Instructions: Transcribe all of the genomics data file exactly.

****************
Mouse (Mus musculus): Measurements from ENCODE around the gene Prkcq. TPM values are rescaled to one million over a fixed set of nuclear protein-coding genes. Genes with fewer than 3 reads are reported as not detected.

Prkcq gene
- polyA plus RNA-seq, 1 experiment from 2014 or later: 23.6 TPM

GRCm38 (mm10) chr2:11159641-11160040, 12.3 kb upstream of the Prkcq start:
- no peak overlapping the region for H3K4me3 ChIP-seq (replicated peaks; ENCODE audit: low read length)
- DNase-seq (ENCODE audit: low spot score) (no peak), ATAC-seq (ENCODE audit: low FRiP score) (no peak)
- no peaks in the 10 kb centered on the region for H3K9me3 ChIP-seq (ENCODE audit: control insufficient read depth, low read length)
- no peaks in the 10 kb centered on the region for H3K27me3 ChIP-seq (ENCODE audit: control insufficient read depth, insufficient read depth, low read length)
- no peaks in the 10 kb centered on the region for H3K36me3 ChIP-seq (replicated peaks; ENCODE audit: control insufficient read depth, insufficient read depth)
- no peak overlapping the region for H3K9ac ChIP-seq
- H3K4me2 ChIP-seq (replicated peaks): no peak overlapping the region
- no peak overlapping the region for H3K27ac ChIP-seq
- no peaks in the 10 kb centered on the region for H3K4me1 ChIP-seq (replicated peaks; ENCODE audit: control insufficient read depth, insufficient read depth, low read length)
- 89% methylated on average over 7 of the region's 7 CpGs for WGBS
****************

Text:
Mouse (Mus musculus): Measurements from ENCODE around the gene Prkcq. TPM values are rescaled to one million over a fixed set of nuclear protein-coding genes. Genes with fewer than 3 reads are reported as not detected.

Prkcq gene
- polyA plus RNA-seq, 1 experiment from 2014 or later: 23.6 TPM

GRCm38 (mm10) chr2:11159641-11160040, 12.3 kb upstream of the Prkcq start:
- no peak overlapping the region for H3K4me3 ChIP-seq (replicated peaks; ENCODE audit: low read length)
- DNase-seq (ENCODE audit: low spot score) (no peak), ATAC-seq (ENCODE audit: low FRiP score) (no peak)
- no peaks in the 10 kb centered on the region for H3K9me3 ChIP-seq (ENCODE audit: control insufficient read depth, low read length)
- no peaks in the 10 kb centered on the region for H3K27me3 ChIP-seq (ENCODE audit: control insufficient read depth, insufficient read depth, low read length)
- no peaks in the 10 kb centered on the region for H3K36me3 ChIP-seq (replicated peaks; ENCODE audit: control insufficient read depth, insufficient read depth)
- no peak overlapping the region for H3K9ac ChIP-seq
- H3K4me2 ChIP-seq (replicated peaks): no peak overlapping the region
- no peak overlapping the region for H3K27ac ChIP-seq
- no peaks in the 10 kb centered on the region for H3K4me1 ChIP-seq (replicated peaks; ENCODE audit: control insufficient read depth, insufficient read depth, low read length)
- 89% methylated on average over 7 of the region's 7 CpGs for WGBS